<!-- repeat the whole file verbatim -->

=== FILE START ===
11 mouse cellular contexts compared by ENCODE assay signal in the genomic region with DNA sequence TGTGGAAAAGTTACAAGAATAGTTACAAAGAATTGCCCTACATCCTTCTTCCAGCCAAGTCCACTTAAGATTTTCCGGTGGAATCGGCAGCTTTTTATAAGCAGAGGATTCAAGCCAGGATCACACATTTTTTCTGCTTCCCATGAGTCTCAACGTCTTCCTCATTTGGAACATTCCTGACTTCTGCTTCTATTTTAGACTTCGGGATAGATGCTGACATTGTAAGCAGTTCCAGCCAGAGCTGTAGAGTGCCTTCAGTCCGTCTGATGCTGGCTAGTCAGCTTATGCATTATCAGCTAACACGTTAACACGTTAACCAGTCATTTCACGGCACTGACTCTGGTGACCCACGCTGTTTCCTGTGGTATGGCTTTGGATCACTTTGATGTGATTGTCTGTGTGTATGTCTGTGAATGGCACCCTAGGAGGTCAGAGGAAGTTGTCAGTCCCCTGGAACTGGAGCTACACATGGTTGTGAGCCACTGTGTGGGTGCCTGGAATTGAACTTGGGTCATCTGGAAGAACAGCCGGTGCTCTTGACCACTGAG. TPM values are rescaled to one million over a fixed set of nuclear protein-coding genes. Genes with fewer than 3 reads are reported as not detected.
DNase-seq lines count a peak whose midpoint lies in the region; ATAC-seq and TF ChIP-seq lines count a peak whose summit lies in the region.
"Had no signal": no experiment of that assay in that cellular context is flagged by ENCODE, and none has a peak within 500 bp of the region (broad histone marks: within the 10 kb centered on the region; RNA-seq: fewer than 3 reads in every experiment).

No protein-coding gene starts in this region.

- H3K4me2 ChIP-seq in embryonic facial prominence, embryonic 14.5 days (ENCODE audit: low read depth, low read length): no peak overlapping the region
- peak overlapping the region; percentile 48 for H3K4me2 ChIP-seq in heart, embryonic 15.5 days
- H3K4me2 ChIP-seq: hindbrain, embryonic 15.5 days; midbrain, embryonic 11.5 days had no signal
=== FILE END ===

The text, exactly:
11 mouse cellular contexts compared by ENCODE assay signal in the genomic region with DNA sequence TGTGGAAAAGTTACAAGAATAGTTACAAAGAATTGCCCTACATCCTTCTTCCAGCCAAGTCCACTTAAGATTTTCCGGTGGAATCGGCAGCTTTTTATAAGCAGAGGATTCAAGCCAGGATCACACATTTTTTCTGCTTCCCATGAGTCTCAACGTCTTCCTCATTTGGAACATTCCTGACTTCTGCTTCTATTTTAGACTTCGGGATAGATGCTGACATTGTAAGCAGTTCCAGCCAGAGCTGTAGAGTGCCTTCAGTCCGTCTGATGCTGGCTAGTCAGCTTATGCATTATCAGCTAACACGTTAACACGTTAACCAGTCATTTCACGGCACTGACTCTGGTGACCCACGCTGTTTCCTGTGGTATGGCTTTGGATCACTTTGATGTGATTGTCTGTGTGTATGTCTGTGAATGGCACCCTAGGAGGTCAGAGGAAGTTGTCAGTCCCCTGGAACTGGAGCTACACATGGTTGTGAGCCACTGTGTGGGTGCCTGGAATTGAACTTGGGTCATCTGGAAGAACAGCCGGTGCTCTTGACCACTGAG. TPM values are rescaled to one million over a fixed set of nuclear protein-coding genes. Genes with fewer than 3 reads are reported as not detected.
DNase-seq lines count a peak whose midpoint lies in the region; ATAC-seq and TF ChIP-seq lines count a peak whose summit lies in the region.
"Had no signal": no experiment of that assay in that cellular context is flagged by ENCODE, and none has a peak within 500 bp of the region (broad histone marks: within the 10 kb centered on the region; RNA-seq: fewer than 3 reads in every experiment).

No protein-coding gene starts in this region.

- H3K4me2 ChIP-seq in embryonic facial prominence, embryonic 14.5 days (ENCODE audit: low read depth, low read length): no peak overlapping the region
- peak overlapping the region; percentile 48 for H3K4me2 ChIP-seq in heart, embryonic 15.5 days
- H3K4me2 ChIP-seq: hindbrain, embryonic 15.5 days; midbrain, embryonic 11.5 days had no signal